‘Fish and six’, my father said, when he meant ‘fish and chips’. I am fairly sure that this is a North-east phrase, but I am happy to be corrected. Phrases you grow up with sound natural: you don’t question their provenance or origin. (Another one is ‘six and two threes’. I used this in Milton Keynes with three non North-Easterners, and they fell silent. ‘Don’t you mean “Six of one and half a dozen of the other”?’ said one of them. But I’ve been saying ‘six and two threes’ all my life without thinking. A colleague from South Shields, indicating she had no preference, said ‘six and two threes’ to me the other week. I realise that this too really must be local.)
It was a rainy day yesterday. My daughter, visiting the North-East, was up for a trip to Whitby, which I have either never been to, or (more likely) went to a very long time ago. Its scale surprised me: I had expected something on the lines of (say) Gorranhaven, not a sizeable place. Whitby has cannily adapted to extend its season from the summer months to include a late October and also spring festival of Goths, drawn by the fact that the place has a Bram Stoker connection – I am almost tempted to go there in four weeks to see Goths in four figures wandering the streets. Perhaps they will include a new breed, ‘steampunks’, a pair of whom I saw in Birmingham two weeks ago. They’re Goths, but they wear cod-Victorian clothes, including stovepipe hats (males only).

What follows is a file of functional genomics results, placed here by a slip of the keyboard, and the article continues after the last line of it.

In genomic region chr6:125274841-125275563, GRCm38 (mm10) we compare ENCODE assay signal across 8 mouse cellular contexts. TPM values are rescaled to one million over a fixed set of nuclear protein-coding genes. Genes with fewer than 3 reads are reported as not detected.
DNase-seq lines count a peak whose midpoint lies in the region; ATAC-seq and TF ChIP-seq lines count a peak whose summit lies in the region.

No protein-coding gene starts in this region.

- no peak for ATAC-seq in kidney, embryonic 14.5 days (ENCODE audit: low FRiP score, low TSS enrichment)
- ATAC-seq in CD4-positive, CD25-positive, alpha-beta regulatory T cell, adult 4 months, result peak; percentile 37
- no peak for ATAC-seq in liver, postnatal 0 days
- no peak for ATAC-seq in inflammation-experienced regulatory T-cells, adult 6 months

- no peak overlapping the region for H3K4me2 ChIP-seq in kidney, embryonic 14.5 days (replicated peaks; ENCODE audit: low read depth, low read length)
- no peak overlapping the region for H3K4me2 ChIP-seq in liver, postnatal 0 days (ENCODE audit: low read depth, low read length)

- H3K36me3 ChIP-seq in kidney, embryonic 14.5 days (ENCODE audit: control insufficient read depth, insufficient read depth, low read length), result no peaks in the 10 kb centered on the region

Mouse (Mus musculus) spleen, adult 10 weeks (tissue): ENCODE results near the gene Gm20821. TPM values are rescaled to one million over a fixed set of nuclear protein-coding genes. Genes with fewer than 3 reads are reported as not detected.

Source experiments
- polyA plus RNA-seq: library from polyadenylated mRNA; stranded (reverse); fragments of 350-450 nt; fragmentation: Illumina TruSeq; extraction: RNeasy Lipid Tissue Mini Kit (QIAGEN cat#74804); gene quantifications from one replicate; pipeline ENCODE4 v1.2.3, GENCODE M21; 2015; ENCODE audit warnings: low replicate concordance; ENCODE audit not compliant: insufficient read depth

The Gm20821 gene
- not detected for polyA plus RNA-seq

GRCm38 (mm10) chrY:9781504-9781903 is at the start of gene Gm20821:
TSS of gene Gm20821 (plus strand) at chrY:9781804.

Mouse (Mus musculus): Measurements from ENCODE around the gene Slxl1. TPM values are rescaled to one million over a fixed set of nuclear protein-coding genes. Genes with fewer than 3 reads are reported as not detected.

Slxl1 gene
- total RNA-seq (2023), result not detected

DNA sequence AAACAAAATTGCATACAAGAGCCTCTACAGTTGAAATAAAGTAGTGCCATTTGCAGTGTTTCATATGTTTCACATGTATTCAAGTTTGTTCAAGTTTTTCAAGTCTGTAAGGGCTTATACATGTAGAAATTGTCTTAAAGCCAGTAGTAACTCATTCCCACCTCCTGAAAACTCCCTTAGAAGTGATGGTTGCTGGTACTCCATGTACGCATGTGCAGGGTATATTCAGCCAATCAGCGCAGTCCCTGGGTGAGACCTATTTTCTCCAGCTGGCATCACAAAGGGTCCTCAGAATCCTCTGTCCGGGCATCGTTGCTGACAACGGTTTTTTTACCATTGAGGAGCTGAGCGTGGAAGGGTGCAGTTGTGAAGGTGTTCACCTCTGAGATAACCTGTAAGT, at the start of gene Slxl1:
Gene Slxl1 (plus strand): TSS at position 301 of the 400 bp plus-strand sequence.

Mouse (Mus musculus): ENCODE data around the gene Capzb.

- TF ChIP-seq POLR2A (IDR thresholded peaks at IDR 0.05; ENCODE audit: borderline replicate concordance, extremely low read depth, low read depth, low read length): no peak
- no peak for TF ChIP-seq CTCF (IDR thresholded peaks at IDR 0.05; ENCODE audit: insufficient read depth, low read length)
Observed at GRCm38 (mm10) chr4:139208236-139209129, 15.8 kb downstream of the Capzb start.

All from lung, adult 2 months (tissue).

But Whitby is also famous as the fish-and-chip capital of the country. Quite a number of the fish-and-chip places claimed to be the most famous purveyors of the edible pair, but I had been tipped off that the Royal Fisheries in Baxtergate was the business. Channel Four lists it in its Top Ten. I’m not actually a huge fish-and-six fan, but we gave it a shot, and it was great – no grease whatsoever, and colossal amounts. It was one of the first times my daughter and I had had an afternoon out together since she was a pre-teen (the dread ‘access weekends’, which actually I think back to being some of the happiest days of my life). We even indulged in a bit of tat-hunting in second-hand shops, which is hard, as the charity shops are far better organised and well-lit than most first-hand shops these days.
Like many people, my daughter was foxed by the local geography. ‘Why,’ she asked, ‘are they talking in Yorkshire accents and not Geordie ones?’
‘Because we are in Yorkshire.’